Meeting of the Minds 2012 Final Report Now Available

By Jessie Feller Hahn

Jessie Feller Hahn is the Executive Director of Meeting of the Minds. She is an experienced urban planner, specializing in urban-regional policy with a particular focus on sustainability and clean energy. Previously, Jessie launched the successful Regional Energy Policy Program at Regional Plan Association in New York City. She has written numerous articles which have been featured in RPA’s Spotlight on the Region, The Hartford Courant, Urban Age Magazine, The Record, NPR, among others.

Oct 30, 2012 | Announcements | 0 comments

Meeting of the Minds 2012 convened in San Francisco on October 9-11 with 344 attendees from 16 countries, 63 speakers, 27 sessions, almost 700 webcast viewers worldwide, and approximately 1,000 tweets. Download the final report here to get a full de-brief on Meeting of the Minds 2012 including:

  • Statistics
  • Written summaries of workshops
  • Video and photo links
  • Media and press coverage
  • Survey responses
  • Comments and suggestions
  • Full program
  • Attendee list

Download (PDF, 12.48MB)

Meeting of the Minds 2012 San Francisco Final Report

Discussion

Leave your comment below, or reply to others.

0 Comments

Submit a Comment

Your email address will not be published. Required fields are marked *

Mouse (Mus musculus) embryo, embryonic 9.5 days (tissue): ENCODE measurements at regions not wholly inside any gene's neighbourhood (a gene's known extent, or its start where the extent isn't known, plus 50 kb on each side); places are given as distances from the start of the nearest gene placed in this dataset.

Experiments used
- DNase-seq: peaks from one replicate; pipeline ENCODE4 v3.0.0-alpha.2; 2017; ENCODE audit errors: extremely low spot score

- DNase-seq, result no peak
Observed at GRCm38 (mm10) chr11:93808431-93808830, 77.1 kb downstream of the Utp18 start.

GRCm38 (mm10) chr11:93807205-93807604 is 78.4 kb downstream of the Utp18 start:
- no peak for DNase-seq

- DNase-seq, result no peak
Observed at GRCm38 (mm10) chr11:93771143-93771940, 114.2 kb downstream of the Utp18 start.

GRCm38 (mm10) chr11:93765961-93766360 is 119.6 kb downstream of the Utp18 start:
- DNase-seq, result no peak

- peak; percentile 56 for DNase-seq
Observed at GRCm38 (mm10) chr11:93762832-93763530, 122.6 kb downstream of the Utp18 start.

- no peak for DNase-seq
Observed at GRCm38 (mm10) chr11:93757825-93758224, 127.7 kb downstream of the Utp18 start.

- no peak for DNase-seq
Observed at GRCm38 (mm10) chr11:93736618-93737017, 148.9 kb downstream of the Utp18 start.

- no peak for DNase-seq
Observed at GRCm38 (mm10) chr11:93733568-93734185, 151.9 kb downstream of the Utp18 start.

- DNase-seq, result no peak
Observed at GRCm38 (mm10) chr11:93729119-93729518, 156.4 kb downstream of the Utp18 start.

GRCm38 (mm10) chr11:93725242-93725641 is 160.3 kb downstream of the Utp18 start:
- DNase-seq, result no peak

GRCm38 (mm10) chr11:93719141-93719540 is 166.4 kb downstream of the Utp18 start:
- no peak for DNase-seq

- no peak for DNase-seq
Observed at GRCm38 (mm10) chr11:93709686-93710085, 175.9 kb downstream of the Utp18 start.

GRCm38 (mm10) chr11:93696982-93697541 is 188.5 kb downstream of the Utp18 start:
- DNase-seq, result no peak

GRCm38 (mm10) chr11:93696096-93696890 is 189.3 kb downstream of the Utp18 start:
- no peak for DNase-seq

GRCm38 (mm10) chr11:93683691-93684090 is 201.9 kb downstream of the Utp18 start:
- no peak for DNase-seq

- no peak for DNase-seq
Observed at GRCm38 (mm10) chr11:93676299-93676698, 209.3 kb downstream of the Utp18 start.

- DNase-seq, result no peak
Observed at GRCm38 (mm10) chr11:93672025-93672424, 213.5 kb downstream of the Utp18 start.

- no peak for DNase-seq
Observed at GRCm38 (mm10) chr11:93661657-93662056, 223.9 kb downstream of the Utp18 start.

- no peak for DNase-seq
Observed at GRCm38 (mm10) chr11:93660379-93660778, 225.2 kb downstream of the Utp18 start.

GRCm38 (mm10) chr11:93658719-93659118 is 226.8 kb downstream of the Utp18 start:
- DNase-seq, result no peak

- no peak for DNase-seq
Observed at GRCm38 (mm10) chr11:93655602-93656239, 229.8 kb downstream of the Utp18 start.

Read more from the Meeting of the Minds Blog

Spotlighting innovations in urban sustainability and connected technology

Innovative Financing for Cities: Pay for Results, Not Process

The Environmental Impact Bond. It can be used to finance green infrastructure and similar resiliency-oriented projects, which not only protect cities against flooding and pollution, but also create jobs and green underserved neighborhoods. The return to investors of these projects is based on the extent to which the projects produce results; such as the amount of stormwater diverted from flowing into nearby rivers.

Managing the Transition to Shared Automated Vehicles: Building Today While Designing for Tomorrow

To plan for the transition to automated vehicles, cities and county governments should develop building and zoning codes that not only accommodate adaptable parking but encourage it by design. This can include amending building codes to require infrastructure that makes transforming garages into inhabitable buildings possible. As automated vehicles begin to enter the marketplace, cities should consider incentives and other programs to begin the conversion of ground level parking to commercial uses.

A Future Ready Transportation Plan for the Greater Toronto Region

For much of the twentieth century, transportation planning focused on moving cars as efficiently as possible. This resulted in streets that are designed for cars, with little room for transit vehicles, pedestrians and cyclists. Agencies in charge of roads, signals, parking, taxis and transit need to collaborate more closely to focus on moving people, not just vehicles, as efficiently as possible.

Focusing on all the elements that matters to people not just travel time – It is clear that people travelling across the region have high expectations and want to have consistent, reliable, convenient, clean and low-cost travel options regardless of their preferred mode and what municipal boundaries they cross. People care little about what system they are on or who operates it—they simply want to get where they are going as quickly, comfortably and reliably as possible.